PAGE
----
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Why It’s Okay to Watch Magic Mike

Nope, this ain't a Like Mike sequel
by Gelo Gonzales | Jul 12, 2012
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Magic Mike is a movie about strippers. Male strippers. In case you want us to expound: dudes who make a living by shaking their butt cheeks, flexing their biceps, making their pectorals twitch, and gyrating their impossibly toned midsection.


While some of you might not have even made it past “Male strippers,” (or even clicked into this article), we’ll now try a little exercise. We’ll try looking past the gyrations, past the fleshy exterior, past everything that makes you go “Kadiri, a movie about male strippers,” and jot down a couple practical reasons to see it.

First off, is it any good? Presently, the film is holding its ground with the critics. The consensus: it’s not merely a vessel for tantalizing womanhood—although, yes, it definitely is that too. Which leads us to our first reason…

Your girlfriend’s watching it
While you’re having a good time at the 100 Sexiest Party, she will be having a party of her own. In a cinema. Watching Channing Tatum (the eponymous Magic Mike) dance. With all her sassy girl friends, possibly prodding her to replace you with someone as good-looking. Without you to douse some of that surging female-testosterone, and remind her how charming you are even without abs, she just might do it! Are we being totally insecure and paranoid? Why, yes! But you’ll never know, dude. And besides…

You have seen it all before, so don’t worry
You’ve already seen or, at the very least, are aware of Jersey Shore, Jacob in Twilight, or Taylor Kitsch in John Carter. The abject objectification of men in entertainment has been going on for quite a while now. Magic Mike is merely the exclamation point. At this point, we should just accept this fact, and you know, let ourselves be objectified.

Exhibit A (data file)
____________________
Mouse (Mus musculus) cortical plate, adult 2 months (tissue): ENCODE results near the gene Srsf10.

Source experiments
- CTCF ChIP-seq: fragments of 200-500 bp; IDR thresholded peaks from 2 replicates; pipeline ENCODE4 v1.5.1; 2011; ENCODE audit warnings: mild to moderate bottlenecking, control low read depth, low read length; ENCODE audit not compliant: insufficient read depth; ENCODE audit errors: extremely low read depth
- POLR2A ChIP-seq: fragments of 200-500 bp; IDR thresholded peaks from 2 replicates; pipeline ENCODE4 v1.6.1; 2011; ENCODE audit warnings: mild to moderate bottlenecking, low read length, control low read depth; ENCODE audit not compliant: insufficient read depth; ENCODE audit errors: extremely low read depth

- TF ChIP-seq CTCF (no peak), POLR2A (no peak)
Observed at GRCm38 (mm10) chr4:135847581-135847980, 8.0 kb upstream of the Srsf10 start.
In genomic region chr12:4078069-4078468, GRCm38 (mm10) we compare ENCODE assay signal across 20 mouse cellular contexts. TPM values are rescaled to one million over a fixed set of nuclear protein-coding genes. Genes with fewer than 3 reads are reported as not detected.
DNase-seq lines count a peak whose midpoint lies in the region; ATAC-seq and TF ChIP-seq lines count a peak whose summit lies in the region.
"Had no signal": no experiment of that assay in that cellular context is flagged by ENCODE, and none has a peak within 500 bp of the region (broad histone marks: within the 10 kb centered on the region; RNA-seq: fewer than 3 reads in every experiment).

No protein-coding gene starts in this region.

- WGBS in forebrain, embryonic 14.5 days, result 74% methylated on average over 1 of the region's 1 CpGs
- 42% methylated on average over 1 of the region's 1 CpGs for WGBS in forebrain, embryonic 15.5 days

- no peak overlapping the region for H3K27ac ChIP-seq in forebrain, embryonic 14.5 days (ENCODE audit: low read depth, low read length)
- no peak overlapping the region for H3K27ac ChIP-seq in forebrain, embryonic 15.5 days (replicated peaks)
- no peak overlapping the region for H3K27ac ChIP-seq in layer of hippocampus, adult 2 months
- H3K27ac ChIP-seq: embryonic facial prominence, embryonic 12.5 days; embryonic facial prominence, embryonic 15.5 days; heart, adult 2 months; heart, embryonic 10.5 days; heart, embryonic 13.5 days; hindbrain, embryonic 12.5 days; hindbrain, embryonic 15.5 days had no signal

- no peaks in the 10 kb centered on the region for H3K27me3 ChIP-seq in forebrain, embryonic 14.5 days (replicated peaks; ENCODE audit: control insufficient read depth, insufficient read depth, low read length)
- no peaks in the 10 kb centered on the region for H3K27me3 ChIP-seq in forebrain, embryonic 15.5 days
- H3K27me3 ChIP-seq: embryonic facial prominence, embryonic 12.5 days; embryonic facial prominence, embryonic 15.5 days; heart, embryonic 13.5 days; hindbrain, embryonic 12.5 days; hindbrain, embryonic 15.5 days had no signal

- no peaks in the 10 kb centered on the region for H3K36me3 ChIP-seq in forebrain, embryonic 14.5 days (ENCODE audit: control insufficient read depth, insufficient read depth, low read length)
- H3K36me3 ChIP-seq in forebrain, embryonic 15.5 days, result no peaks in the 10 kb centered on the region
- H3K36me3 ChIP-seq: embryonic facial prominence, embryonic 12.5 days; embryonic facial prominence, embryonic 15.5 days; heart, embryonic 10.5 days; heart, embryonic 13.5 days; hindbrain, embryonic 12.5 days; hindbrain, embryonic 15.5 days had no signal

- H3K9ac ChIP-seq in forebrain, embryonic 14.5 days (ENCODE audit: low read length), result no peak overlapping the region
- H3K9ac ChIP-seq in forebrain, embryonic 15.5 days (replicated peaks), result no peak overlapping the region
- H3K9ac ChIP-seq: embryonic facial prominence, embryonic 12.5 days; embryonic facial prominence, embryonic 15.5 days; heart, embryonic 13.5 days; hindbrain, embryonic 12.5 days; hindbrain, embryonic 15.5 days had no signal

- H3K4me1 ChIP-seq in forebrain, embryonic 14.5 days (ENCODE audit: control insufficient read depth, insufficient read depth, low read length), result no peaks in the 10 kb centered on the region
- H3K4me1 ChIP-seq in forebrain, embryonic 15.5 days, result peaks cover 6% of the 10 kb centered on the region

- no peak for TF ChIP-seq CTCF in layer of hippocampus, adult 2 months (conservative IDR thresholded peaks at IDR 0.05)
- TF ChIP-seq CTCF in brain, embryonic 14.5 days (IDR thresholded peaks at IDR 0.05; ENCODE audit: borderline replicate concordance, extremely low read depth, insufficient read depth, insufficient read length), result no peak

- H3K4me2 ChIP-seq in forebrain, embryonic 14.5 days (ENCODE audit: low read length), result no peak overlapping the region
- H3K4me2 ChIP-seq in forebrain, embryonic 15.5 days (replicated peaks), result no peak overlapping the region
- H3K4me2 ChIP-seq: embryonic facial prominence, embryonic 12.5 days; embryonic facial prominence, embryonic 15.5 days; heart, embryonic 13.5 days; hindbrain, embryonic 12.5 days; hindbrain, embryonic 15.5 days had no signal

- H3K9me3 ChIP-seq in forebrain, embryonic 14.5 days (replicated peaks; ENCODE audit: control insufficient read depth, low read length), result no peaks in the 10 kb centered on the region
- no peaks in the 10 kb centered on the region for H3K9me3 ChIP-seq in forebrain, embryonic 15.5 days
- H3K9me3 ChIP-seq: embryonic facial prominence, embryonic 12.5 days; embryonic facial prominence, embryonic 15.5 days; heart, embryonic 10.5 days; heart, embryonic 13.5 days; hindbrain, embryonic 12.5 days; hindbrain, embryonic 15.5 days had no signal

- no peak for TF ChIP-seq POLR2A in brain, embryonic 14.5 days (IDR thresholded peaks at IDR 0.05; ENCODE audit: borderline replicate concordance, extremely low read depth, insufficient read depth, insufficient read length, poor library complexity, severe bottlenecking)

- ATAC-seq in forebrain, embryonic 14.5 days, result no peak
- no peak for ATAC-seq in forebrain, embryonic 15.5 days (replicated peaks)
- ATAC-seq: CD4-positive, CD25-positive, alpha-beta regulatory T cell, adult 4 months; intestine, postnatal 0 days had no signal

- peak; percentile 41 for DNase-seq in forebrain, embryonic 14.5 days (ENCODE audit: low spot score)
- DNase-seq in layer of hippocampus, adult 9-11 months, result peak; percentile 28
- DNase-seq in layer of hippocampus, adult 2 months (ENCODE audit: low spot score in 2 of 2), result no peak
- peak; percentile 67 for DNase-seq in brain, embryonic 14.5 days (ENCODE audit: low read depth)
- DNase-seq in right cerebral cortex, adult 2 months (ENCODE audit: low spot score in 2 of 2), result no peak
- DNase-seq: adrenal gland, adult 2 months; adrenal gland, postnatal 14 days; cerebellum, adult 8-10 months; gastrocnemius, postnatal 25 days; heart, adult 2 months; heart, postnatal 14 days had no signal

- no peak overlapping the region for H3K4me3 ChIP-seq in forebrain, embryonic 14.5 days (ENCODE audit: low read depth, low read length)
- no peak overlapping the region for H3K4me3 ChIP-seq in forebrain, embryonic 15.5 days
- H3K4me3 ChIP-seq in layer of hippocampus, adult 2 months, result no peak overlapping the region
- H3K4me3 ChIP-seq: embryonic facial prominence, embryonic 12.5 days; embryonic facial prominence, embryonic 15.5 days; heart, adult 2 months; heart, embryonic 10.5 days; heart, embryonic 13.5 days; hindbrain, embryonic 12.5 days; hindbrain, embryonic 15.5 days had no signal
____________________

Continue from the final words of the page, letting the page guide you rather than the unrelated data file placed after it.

Isn’t objectification bad?
Think about it. At least, we can focus less on being smart and funny and settle with being a lean, mean sit-up machine. In this regard, we can use Magic Mike as a motivational tool to better ourselves as men, and henceforth become beefcakes—all for the happiness of the fairer sex.

It’s directed by Steven Soderbergh
So here’s a reason that’s not ridiculous at all. Steven Soderbergh (Contagion, Ocean’s 11) has been praised for his work in the film. The material, inspired by Tatum’s stripper past, could have very well been nothing more than what we initially described it to be. With Soderbergh’s handling, the film turned out to be a smart, funny, and most importantly, honest look into this strange world that most of us wouldn’t even talk about. "Director Steven Soderbergh is working very near the top of his game here," says The Boston Globe.

You could learn a thing or two from Magic Mike
Village People moves aside, what makes the film work is the title character himself. A portrait of a man caught in the web of the American Dream, trying to make it big and fulfill a career goal, which in this case, is to someday, somehow fund his own furniture enterprise.  It just so happened that his means aren’t as cut-and-dry as wearing a suit and a necktie. Sounds just like most of us. Except most of us are in the office wearing a tie.

Now, are we urging you to become male strippers? We’re not stopping you, but, point is, maybe this Magic Mike movie might actually just have something to say!

Just one final bit of advice
Don't watch it alone, with your best pal, or without any female friends.

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WORDS BY GELO GONZALES
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